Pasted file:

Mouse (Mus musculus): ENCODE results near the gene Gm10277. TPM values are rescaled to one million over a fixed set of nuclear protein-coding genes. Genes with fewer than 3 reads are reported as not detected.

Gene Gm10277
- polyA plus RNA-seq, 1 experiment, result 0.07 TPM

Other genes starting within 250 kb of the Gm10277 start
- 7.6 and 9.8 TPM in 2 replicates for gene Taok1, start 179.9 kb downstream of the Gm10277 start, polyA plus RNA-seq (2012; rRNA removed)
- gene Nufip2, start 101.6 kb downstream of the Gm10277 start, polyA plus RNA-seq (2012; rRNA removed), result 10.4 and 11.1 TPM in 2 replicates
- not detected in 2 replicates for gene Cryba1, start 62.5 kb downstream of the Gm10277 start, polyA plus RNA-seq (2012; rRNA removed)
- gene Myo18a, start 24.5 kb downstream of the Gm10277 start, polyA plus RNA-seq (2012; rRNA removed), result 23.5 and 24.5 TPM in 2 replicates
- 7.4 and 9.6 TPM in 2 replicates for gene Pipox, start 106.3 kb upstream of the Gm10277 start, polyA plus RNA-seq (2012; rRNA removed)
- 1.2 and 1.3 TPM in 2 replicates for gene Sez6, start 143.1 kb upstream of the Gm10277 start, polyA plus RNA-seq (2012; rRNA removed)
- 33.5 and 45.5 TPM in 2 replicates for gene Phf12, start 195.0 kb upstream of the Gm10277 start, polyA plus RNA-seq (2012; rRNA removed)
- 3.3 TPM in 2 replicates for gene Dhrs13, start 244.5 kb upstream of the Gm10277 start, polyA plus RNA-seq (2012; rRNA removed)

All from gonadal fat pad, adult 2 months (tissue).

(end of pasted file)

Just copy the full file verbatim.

Mouse (Mus musculus): ENCODE results near the gene Gm10277. TPM values are rescaled to one million over a fixed set of nuclear protein-coding genes. Genes with fewer than 3 reads are reported as not detected.

Gene Gm10277
- polyA plus RNA-seq, 1 experiment, result 0.07 TPM

Other genes starting within 250 kb of the Gm10277 start
- 7.6 and 9.8 TPM in 2 replicates for gene Taok1, start 179.9 kb downstream of the Gm10277 start, polyA plus RNA-seq (2012; rRNA removed)
- gene Nufip2, start 101.6 kb downstream of the Gm10277 start, polyA plus RNA-seq (2012; rRNA removed), result 10.4 and 11.1 TPM in 2 replicates
- not detected in 2 replicates for gene Cryba1, start 62.5 kb downstream of the Gm10277 start, polyA plus RNA-seq (2012; rRNA removed)
- gene Myo18a, start 24.5 kb downstream of the Gm10277 start, polyA plus RNA-seq (2012; rRNA removed), result 23.5 and 24.5 TPM in 2 replicates
- 7.4 and 9.6 TPM in 2 replicates for gene Pipox, start 106.3 kb upstream of the Gm10277 start, polyA plus RNA-seq (2012; rRNA removed)
- 1.2 and 1.3 TPM in 2 replicates for gene Sez6, start 143.1 kb upstream of the Gm10277 start, polyA plus RNA-seq (2012; rRNA removed)
- 33.5 and 45.5 TPM in 2 replicates for gene Phf12, start 195.0 kb upstream of the Gm10277 start, polyA plus RNA-seq (2012; rRNA removed)
- 3.3 TPM in 2 replicates for gene Dhrs13, start 244.5 kb upstream of the Gm10277 start, polyA plus RNA-seq (2012; rRNA removed)

All from gonadal fat pad, adult 2 months (tissue).